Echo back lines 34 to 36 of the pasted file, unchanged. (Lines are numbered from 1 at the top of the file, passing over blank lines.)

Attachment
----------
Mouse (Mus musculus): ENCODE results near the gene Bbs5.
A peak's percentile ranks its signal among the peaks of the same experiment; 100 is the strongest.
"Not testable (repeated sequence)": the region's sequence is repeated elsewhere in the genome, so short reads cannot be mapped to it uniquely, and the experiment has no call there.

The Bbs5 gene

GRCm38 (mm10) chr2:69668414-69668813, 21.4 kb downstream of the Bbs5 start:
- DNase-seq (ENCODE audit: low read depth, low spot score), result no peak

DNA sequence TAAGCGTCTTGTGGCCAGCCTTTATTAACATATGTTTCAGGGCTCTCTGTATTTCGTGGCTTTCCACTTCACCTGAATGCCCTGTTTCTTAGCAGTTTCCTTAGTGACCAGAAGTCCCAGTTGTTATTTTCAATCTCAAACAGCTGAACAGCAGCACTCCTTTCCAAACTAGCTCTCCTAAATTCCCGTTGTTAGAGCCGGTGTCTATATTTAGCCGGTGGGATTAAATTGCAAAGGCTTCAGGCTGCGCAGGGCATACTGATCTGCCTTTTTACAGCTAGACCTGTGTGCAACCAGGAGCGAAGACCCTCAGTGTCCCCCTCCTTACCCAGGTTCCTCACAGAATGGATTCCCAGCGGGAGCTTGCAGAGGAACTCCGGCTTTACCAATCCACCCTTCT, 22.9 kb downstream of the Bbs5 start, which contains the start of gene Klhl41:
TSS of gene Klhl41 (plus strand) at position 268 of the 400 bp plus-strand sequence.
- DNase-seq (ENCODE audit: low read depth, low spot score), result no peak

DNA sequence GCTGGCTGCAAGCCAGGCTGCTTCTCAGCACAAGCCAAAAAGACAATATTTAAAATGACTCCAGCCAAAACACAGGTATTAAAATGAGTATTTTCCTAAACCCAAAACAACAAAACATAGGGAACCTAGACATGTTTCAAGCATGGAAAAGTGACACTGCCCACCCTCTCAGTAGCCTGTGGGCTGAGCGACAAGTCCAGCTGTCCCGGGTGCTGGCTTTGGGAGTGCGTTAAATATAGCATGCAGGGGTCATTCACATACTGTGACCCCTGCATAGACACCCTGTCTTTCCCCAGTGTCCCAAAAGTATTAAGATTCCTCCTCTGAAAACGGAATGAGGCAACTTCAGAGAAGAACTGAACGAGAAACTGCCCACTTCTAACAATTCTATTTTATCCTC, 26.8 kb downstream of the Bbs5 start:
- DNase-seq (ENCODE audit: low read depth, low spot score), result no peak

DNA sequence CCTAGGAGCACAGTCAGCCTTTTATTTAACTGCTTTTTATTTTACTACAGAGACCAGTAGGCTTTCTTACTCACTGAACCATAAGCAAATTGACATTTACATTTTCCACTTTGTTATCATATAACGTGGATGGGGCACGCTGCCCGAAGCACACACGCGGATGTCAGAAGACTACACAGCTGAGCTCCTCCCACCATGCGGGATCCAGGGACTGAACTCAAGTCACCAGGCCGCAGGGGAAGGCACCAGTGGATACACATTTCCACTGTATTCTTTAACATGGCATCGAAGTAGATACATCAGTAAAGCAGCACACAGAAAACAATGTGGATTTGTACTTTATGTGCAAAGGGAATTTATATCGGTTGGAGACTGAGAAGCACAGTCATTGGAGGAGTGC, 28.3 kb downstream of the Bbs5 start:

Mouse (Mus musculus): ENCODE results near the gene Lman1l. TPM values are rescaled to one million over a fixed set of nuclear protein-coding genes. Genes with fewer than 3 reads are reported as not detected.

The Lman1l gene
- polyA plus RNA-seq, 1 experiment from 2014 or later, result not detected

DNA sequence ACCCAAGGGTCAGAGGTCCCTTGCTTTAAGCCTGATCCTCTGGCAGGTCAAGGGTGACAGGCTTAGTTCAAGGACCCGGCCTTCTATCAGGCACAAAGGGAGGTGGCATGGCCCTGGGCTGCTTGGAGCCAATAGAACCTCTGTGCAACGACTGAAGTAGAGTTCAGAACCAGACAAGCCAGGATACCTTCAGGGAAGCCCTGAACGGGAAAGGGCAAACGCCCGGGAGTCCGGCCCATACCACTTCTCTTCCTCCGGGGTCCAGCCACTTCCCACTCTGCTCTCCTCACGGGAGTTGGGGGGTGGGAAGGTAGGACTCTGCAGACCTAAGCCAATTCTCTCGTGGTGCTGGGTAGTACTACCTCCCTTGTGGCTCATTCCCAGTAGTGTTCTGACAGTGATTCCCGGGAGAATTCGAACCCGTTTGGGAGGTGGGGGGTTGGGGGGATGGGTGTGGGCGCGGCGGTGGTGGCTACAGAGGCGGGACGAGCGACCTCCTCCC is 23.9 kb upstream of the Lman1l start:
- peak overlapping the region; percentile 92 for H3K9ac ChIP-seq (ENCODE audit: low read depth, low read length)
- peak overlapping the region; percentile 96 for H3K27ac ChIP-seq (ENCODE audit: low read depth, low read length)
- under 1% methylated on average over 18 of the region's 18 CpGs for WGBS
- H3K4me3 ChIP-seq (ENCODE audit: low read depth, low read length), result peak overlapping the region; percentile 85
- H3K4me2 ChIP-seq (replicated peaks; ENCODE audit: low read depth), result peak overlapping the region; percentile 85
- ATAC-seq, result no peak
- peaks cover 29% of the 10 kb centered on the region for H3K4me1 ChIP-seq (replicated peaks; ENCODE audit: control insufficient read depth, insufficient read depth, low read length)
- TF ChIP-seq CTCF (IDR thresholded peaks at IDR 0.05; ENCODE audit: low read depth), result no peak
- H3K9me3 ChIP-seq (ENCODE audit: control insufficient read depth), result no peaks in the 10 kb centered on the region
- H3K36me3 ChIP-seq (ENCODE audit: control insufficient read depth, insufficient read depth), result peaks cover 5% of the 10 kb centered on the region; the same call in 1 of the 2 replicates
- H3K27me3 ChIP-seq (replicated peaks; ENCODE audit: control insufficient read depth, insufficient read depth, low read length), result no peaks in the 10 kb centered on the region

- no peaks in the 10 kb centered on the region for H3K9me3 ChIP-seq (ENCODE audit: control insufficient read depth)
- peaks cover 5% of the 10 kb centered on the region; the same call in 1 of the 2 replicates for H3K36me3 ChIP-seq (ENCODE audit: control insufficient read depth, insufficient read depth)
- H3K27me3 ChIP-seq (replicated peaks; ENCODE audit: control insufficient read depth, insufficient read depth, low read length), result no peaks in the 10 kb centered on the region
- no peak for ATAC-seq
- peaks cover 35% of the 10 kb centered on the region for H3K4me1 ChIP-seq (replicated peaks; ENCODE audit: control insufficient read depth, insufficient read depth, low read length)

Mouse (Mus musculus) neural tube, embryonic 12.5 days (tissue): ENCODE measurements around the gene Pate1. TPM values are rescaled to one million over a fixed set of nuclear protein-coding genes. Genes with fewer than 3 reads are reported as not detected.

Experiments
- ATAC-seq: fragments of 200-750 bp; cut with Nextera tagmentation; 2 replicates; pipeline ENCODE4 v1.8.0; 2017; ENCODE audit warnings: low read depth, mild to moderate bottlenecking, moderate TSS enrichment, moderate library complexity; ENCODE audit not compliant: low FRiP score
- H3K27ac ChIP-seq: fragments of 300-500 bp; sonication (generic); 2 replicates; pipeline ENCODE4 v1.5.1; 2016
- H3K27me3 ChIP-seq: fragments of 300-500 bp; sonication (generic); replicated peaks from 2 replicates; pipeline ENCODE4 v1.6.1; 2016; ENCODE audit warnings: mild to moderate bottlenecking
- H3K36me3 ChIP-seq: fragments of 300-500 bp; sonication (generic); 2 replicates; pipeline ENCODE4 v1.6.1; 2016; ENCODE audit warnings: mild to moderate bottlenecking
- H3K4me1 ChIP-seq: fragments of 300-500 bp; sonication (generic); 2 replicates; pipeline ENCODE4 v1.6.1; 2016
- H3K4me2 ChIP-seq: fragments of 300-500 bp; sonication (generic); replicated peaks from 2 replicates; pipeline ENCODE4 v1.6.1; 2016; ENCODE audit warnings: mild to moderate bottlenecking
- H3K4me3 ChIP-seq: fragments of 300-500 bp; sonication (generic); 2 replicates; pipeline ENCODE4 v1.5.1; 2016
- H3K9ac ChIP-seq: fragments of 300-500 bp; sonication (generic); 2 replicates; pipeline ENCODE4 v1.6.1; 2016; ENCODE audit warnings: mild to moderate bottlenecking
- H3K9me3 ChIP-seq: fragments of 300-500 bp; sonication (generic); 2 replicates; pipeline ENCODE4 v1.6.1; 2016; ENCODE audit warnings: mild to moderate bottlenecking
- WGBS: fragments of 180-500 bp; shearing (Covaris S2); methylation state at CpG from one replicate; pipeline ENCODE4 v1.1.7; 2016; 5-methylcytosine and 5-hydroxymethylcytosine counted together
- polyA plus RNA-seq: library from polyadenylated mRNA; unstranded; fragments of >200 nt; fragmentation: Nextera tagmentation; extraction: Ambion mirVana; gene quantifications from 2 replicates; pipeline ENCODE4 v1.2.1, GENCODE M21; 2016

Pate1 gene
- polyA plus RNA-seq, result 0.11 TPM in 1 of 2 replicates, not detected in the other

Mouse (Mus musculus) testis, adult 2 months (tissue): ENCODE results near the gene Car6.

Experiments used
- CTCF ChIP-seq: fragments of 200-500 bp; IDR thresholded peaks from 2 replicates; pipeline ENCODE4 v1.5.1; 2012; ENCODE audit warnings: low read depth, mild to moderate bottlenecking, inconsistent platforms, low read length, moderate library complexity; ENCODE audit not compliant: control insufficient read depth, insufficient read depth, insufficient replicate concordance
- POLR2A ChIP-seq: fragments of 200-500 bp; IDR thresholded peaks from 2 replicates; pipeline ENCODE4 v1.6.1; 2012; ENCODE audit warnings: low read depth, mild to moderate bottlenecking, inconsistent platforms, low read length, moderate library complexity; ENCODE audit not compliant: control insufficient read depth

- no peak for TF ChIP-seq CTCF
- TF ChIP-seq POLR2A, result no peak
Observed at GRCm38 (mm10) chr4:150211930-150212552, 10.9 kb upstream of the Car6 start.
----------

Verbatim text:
Experiments
- ATAC-seq: fragments of 200-750 bp; cut with Nextera tagmentation; 2 replicates; pipeline ENCODE4 v1.8.0; 2017; ENCODE audit warnings: low read depth, mild to moderate bottlenecking, moderate TSS enrichment, moderate library complexity; ENCODE audit not compliant: low FRiP score
- H3K27ac ChIP-seq: fragments of 300-500 bp; sonication (generic); 2 replicates; pipeline ENCODE4 v1.5.1; 2016